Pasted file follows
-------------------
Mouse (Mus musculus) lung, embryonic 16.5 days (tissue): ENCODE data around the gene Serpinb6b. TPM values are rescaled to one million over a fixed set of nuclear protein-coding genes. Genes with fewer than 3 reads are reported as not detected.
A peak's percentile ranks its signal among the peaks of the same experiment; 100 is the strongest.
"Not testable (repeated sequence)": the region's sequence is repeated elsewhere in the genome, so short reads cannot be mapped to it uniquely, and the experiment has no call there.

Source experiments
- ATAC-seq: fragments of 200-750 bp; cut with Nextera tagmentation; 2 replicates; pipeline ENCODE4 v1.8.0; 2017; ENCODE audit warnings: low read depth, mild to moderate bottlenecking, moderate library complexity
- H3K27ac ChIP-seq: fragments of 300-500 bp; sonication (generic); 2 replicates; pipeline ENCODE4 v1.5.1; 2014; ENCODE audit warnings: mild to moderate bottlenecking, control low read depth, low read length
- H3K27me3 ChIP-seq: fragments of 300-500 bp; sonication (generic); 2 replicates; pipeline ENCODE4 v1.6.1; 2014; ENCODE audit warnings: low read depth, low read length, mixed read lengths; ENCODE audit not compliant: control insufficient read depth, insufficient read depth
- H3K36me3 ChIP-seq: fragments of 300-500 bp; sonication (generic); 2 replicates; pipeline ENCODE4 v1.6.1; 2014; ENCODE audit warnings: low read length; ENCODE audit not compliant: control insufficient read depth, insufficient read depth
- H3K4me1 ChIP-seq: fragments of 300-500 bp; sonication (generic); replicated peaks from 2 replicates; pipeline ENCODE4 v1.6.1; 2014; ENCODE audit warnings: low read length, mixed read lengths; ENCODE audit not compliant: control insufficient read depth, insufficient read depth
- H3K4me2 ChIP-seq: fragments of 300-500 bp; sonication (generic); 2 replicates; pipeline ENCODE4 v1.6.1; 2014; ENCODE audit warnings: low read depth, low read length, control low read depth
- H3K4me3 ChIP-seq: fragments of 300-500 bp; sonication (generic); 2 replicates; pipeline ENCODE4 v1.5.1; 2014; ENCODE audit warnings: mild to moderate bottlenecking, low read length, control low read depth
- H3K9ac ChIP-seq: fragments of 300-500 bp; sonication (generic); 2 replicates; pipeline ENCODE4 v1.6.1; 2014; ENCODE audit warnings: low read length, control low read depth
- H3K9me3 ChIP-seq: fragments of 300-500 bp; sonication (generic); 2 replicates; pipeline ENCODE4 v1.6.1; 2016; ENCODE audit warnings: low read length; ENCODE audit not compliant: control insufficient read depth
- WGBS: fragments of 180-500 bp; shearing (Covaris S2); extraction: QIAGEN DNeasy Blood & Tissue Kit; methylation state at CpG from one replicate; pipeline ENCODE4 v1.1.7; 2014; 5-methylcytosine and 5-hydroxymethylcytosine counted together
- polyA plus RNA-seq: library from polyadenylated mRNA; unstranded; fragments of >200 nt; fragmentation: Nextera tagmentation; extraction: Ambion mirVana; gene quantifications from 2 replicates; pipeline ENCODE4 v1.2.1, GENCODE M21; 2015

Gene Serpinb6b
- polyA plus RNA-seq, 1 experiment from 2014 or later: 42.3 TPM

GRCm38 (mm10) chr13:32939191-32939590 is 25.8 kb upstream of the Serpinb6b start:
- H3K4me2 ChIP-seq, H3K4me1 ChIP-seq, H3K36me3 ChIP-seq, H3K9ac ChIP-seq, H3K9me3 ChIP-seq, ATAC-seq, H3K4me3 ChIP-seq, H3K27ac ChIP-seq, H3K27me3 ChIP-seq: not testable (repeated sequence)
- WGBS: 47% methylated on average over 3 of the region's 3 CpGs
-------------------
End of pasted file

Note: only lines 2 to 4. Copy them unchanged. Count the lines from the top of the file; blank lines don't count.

A peak's percentile ranks its signal among the peaks of the same experiment; 100 is the strongest.
"Not testable (repeated sequence)": the region's sequence is repeated elsewhere in the genome, so short reads cannot be mapped to it uniquely, and the experiment has no call there.

Source experiments